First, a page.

On the Coriosolite coins, and on many other Armorican coins, various objects will be found issuing from the head or the mouth. These represent thought and speech respectively. The symbolic method is universal, and can be seen in North American Indian pictographs, and more familiarly, in comic books, where thoughts are seen contained in the last of a series of bubbles emanating from the head, and the spoken word is encapsulated, and has a point of the capsule issuing from the mouth.

The Celts were familiar with the classical deities. They had a history of migration, moving westwards from the Danube in search of better lands; they would have encountered many races and religions. Some Celts became Greek mercenaries; many traded with people from lands they did not occupy; they even attacked Rome. When Celtic tribes settled in new areas, they encountered indigenous populations; in Brittany, they would have found remnants of the megalithic cultures. The Celts did not massacre these people; instead, they co-existed, even if as overlords. They were an enigmatic people, quarrelsome and warlike, but always maintaining a cultural connection and identity.

It is little wonder that we have failed to understand the pantheism of the Celts: they encountered many gods; they laughed at people that gave their gods human form; and yet, they would discuss theology with the Greeks without even offending them. Their feeling of superiority allowed them to be tolerant, so there was never any threat from a foreign religion.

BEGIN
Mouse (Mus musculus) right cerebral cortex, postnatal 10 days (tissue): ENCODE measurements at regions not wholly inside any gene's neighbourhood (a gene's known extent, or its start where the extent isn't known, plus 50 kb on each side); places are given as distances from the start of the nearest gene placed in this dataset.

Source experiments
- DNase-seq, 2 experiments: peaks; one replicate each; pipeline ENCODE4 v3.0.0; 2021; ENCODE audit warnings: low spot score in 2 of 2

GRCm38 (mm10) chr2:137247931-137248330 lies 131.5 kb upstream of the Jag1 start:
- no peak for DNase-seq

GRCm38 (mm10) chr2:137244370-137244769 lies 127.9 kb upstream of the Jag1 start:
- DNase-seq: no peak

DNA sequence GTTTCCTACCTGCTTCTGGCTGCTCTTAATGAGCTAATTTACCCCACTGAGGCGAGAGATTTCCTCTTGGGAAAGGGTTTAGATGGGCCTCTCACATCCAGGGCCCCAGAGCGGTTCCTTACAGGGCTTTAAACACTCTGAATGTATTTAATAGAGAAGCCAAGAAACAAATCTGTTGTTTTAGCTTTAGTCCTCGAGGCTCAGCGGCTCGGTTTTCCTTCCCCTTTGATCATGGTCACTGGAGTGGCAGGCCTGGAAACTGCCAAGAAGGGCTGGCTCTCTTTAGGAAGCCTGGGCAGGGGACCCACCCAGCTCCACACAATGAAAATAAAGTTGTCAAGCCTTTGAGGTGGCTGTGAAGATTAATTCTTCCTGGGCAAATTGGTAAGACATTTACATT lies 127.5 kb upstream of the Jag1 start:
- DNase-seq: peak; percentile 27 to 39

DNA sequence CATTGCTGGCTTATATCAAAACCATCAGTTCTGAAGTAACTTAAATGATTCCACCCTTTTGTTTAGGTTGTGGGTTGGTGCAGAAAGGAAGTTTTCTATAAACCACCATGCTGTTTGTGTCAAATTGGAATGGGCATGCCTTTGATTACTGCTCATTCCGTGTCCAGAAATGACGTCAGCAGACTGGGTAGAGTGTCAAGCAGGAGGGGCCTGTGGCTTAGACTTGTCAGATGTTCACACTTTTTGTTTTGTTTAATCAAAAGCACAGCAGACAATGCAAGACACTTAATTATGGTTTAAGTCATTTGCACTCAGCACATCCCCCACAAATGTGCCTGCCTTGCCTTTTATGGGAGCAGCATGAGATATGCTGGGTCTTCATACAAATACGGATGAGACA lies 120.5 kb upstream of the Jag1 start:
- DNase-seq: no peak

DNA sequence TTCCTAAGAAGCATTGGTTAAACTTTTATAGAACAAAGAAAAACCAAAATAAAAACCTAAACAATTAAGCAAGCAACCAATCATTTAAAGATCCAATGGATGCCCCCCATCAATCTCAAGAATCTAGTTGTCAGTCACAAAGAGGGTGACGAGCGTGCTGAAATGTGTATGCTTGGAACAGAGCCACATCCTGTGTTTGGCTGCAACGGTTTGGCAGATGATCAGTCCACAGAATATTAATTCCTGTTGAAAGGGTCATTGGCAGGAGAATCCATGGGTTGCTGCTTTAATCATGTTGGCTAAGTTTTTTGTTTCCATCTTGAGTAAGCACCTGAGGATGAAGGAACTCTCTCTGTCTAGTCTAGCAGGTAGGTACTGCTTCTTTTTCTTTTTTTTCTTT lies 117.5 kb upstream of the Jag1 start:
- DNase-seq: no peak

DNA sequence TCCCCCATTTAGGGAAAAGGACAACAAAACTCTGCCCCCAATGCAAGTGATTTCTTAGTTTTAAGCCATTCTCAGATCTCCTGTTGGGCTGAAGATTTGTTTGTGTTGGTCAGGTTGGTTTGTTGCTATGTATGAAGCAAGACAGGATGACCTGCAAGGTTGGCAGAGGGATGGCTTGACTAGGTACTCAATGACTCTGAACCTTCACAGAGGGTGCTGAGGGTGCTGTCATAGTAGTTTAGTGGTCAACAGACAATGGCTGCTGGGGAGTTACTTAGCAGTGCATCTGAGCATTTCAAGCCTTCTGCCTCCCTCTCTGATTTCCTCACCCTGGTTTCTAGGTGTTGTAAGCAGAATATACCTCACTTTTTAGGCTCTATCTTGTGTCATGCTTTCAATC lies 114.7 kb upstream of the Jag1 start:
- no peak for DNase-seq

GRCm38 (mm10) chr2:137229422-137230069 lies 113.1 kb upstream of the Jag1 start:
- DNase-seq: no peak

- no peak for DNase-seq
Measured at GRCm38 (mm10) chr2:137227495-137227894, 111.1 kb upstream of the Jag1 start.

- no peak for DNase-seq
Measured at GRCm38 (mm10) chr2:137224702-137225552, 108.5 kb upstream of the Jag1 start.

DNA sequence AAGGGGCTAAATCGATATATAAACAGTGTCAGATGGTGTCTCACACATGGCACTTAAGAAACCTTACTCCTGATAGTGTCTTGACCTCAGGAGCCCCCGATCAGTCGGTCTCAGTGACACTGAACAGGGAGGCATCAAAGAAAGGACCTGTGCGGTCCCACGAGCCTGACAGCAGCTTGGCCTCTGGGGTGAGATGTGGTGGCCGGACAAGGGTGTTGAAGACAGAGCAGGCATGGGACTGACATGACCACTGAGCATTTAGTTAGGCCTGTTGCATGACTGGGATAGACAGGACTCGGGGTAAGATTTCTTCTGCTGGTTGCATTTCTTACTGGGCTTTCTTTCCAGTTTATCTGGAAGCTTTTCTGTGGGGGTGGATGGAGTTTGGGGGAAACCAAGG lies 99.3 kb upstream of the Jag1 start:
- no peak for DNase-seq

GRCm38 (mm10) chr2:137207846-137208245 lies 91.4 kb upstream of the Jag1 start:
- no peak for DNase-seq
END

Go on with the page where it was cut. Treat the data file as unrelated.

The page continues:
The Druidic class arose from the exposure and assimilation of many religious beliefs: it could maintain itself by showing its followers an increasing revelation. Caesar reported that students of the Druids took as long as twenty years to complete their education. In the lower levels of understanding, the nature of the gods would probably have been discussed. The Celts did not mind doing this, even with foreigners. As the learning progressed, various beliefs would have been equated. At some point, or less likely, throughout the teaching, comparisons would be made of the various stories and the laws of nature. Sometimes it would be revealed that the gods were abstract forces, and that these forces were all united in a single order of the universe.

Most studies of the Celtic religion approach it from the same viewpoint as Caesar: they attempt to build a pantheon, or collection of gods, and attribute to each deity particular characteristics and areas of responsibility. Being exposed to vast numbers of Romano-Celtic inscriptions, students then compile lists of Celtic god names under headings of the classical gods. Sometimes the study is expanded, and comparisons are made with other European deities, particularly the Norse, but other than repeating what the classical authors said about the Druids, there is little attempt to reconstruct a Celtic theological system.

Just as the design evolution and the variations on a theme found in the art of these coins provides us with a picture of the working of the Celtic aesthetic, so too, the enfolded nature of the iconography provides us with a picture of the Druidic doctrines; the mythological references are many, and span several cultures, but they bring us back, time and again, to a central theme: the movements of the heavens and the inner workings of the cosmos.

As can be seen symbolized on these coins, the day, the seasons, the year, and the nineteen year cycle of the heavens are all connected, and the play between this world and the underworld, the positive and negative, Yin and Yang, were not alien beliefs. As to how far Druidic thought advanced, we cannot say, but perhaps it is better that way: if all the mysteries of the Druids were exposed, their romance would be lost, and we would be the worse for it.